Israeli archaeologists dig up large tusk of extinct elephant


KIBBUTZ REVADIM, Israel (AP) — Israeli archaeologists recently unearthed the titanic tusk of an extinct pachyderm near a kibbutz in southern Israel.

The Israel Antiquities Authority announced Wednesday that the 2.5-yard long fossil belonging to the long-extinct straight-tusked elephant was found during a joint excavation with researchers from Tel Aviv University and Ben-Gurion University.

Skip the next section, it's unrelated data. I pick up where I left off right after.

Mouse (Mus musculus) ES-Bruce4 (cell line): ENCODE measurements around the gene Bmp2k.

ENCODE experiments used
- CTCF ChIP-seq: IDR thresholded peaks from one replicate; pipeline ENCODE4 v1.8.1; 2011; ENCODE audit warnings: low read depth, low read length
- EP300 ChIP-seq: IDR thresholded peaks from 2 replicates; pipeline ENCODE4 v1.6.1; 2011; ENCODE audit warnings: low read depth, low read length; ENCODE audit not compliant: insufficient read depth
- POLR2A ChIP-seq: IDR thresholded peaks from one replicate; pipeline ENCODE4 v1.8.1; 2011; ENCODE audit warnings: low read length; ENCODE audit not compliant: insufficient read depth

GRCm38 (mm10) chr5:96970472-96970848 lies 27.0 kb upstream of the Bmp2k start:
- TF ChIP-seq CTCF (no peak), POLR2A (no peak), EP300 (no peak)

Omry Barzilai, an archaeologist with the Israel Antiquities Authority, said the find was “very puzzling, very enigmatic” because it was not clear whether ancient people hunted the behemoth on the spot or whether they brought the felled animal's tusk to this spot.

The tusk was found near a kibbutz on the central plain running parallel to Israel's Mediterranean coast. But when the ancient elephant died, the now-arid terrain was likely a swamp or shallow lake.